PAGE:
The attained significance level of the test is calculated using a normal approximation

(with a continuity correction factor).

 

 

 

The following problem demonstrates Illustration 14-6 in your text:

We first name and enter data in column A the grades from test A and test B, creating one data list.

Input the source of the data into column B.

Choose: Tools>Data Analysis Plus>Wilcoxon Rank Sum Test > OK

Enter: variable 1 range:: A1: A20

variable 2 range:: B1: B20

Select: Labels (if necessary)

Choose: Alpha: a ( .05)

Ranked Data

Source

Rank

49

A

1

52

A

2

56

A

3

62

B

4

64

A

5

65

A

6

71

B

7

72

B

8

74

B

9

78

A

10.5

78

A

10.5

80

B

12

81

B

13

86

A

14

88

B

15

90

A

17

90

A

17

90

B

17

91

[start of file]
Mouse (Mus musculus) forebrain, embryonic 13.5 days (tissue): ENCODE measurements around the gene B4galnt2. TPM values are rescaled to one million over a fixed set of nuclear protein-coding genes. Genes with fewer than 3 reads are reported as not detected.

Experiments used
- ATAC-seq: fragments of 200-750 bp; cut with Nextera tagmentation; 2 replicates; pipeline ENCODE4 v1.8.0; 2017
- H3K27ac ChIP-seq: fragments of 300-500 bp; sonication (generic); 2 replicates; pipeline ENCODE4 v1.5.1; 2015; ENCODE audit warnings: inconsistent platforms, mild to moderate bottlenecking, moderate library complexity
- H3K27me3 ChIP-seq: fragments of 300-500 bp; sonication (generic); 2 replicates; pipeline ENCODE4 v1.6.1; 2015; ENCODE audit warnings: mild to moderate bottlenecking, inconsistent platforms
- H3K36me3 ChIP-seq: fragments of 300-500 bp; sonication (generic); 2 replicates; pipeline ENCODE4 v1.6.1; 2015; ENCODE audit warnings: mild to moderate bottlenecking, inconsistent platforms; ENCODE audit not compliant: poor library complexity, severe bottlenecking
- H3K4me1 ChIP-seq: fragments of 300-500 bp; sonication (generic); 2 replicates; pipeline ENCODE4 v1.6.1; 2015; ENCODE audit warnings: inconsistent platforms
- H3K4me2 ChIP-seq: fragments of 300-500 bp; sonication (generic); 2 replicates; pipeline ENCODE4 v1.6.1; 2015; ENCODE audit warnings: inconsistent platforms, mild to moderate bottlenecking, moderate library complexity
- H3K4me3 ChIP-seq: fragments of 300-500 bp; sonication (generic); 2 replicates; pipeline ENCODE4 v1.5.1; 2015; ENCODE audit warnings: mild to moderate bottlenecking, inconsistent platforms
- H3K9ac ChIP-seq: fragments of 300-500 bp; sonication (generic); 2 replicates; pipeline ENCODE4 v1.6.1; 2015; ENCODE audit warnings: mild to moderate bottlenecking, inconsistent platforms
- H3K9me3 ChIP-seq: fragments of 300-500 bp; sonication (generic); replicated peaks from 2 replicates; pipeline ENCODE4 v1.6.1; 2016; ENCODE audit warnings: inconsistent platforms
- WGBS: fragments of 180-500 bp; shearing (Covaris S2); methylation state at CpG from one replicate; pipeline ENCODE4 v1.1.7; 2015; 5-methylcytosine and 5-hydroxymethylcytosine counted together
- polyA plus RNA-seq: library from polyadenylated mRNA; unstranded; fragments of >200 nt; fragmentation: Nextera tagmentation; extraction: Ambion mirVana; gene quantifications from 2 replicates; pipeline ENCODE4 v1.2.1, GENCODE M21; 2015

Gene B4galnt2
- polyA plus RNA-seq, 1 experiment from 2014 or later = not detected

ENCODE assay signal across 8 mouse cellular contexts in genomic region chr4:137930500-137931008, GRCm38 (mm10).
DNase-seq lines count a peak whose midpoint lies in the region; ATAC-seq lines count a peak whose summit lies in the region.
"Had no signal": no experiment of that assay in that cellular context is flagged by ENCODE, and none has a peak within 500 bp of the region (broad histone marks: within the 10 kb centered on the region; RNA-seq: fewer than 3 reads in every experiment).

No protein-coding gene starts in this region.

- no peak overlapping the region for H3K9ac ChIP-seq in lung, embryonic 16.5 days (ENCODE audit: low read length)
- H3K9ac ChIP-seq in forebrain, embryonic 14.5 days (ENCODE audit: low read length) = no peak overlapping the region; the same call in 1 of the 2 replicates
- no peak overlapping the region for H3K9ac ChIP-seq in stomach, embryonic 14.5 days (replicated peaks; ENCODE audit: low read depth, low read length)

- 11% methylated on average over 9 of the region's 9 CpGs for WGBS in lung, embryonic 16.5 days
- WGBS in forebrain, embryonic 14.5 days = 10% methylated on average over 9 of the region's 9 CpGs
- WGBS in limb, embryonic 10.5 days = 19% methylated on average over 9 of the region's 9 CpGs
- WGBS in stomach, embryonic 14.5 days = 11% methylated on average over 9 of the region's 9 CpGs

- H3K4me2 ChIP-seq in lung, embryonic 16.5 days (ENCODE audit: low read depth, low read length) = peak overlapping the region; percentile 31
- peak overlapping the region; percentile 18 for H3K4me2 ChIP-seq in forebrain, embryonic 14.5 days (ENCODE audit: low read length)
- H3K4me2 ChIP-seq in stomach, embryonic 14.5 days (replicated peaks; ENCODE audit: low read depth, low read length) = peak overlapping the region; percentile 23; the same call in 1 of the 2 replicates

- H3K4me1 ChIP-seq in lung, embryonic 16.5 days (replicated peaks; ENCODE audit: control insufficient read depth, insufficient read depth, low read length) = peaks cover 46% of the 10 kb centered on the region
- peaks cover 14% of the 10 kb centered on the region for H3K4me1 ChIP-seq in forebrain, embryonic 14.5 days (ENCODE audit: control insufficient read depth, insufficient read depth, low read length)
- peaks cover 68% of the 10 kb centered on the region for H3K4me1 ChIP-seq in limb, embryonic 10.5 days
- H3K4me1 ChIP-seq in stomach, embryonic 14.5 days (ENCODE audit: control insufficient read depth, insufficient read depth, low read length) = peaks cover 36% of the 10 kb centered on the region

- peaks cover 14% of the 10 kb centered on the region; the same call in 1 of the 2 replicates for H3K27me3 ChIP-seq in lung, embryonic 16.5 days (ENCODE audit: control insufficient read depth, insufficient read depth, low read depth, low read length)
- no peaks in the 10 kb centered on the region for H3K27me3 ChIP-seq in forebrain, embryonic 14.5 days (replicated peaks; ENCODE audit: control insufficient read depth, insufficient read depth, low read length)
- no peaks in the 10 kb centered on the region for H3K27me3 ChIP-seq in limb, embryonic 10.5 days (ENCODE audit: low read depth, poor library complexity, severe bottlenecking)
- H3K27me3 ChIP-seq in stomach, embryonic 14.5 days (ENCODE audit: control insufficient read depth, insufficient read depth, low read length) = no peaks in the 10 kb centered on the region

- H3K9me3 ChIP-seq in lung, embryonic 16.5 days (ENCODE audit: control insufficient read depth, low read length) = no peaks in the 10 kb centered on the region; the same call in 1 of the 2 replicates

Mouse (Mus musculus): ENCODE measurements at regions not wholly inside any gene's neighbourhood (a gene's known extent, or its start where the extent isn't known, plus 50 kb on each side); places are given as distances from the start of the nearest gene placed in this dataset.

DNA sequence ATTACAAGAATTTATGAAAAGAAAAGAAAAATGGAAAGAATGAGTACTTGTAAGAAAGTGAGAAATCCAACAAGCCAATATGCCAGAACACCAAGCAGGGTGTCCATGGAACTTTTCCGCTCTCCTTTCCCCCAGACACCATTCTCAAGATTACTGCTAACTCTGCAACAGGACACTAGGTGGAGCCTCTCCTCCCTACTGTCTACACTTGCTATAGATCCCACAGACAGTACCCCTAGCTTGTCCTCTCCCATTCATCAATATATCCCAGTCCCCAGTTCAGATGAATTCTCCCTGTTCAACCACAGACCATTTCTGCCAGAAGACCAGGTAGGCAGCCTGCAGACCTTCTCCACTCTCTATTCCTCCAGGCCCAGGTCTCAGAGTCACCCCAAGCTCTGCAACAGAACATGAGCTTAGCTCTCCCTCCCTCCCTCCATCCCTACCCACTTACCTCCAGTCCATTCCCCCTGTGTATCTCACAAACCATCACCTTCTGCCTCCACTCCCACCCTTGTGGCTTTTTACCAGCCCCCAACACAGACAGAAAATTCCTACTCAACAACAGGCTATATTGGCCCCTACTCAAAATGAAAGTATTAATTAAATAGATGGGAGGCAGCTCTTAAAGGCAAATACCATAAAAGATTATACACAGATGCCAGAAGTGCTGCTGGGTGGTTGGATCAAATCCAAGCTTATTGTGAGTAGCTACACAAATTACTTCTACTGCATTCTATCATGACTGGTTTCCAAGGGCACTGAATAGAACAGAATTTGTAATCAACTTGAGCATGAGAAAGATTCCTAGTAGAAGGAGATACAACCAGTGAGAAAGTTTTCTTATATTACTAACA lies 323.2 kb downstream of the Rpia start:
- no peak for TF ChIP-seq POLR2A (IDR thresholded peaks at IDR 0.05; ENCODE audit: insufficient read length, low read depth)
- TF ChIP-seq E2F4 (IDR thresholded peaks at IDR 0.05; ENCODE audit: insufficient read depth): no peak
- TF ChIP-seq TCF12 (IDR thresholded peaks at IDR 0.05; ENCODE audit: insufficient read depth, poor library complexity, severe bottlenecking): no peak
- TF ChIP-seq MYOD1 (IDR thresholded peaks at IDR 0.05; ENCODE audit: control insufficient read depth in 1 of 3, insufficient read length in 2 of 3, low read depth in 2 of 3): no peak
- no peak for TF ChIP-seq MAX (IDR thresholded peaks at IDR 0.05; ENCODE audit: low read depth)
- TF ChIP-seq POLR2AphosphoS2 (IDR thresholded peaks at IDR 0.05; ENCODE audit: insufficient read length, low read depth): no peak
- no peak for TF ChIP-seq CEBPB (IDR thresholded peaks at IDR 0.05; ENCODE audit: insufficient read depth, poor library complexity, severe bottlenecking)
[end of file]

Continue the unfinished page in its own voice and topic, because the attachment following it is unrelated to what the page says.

B

19

98

B

20

 

 

 

 

 

 

Sum of A ranks = 86

 

 

Sum of B ranks = 124

 

 

Total sum of ranks = 210

 

 

 

Note: the two occurrences of 78 share ranks 10 and 11.

 

 

Running the test results in an additional sheet containing the following:

 

 

 

RankSum

SampSize

49

1

210

20

52

1

 

 

56

1

 

 

62

1

 

 

64

1

 

 

65

1

 

 

71

1

 

 

72

1

 

 

74

1

 

 

78

1

 

 

78

1

 

 

80

1

 

 

81

1

 

 

86

1

 

 

88

1

 

 

90

1

 

 

90

1

 

 

90

1

 

 

91

1

 

 

98

1

 

 

 

Doing the following calculations in an empty cell:

 

Ua = na * nb + (nb)(nb + 1) - Rb = (10)(10) + (10)(10+1) - 124 = 31

2                    2

 

Ub = na * nb + (na)(na + 1) - Rb = (10)(10) + (10)(10+1) - 86 = 69

3                    2

So U* = 31, the lower value.

 

The critical region is two-tailed, so we use Table 13A (for a = .05).

In Table 13 you can see at the intersection of n1 = 10 and n2 = 10, the value 23. The critical region is thus U < 23 . Since U* is not in the critical region we Fail to Reject the hypothesis.